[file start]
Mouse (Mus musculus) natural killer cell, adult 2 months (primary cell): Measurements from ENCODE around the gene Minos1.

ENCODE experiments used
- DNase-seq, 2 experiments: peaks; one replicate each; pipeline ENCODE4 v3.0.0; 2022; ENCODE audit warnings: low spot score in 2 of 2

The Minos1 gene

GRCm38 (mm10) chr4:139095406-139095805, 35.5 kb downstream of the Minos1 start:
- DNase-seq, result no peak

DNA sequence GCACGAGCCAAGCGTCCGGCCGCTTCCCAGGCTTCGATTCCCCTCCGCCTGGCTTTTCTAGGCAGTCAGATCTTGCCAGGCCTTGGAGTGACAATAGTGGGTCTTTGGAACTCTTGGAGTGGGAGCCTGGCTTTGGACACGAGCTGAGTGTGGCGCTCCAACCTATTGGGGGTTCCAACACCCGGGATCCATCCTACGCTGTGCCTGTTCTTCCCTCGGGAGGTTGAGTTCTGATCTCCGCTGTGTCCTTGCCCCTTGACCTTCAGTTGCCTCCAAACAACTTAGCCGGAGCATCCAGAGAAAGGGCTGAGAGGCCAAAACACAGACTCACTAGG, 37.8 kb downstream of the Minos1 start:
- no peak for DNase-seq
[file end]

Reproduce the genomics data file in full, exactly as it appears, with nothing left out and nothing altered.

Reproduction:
Mouse (Mus musculus) natural killer cell, adult 2 months (primary cell): Measurements from ENCODE around the gene Minos1.

ENCODE experiments used
- DNase-seq, 2 experiments: peaks; one replicate each; pipeline ENCODE4 v3.0.0; 2022; ENCODE audit warnings: low spot score in 2 of 2

The Minos1 gene

GRCm38 (mm10) chr4:139095406-139095805, 35.5 kb downstream of the Minos1 start:
- DNase-seq, result no peak

DNA sequence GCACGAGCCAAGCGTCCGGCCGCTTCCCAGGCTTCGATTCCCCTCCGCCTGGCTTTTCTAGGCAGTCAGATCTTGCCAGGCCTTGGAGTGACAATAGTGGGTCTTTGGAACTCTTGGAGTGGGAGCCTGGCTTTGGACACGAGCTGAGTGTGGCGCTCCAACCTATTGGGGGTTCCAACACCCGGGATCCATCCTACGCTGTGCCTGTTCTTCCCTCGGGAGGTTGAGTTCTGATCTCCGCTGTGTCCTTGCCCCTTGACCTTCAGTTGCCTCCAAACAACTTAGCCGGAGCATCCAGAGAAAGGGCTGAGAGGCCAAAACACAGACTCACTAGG, 37.8 kb downstream of the Minos1 start:
- no peak for DNase-seq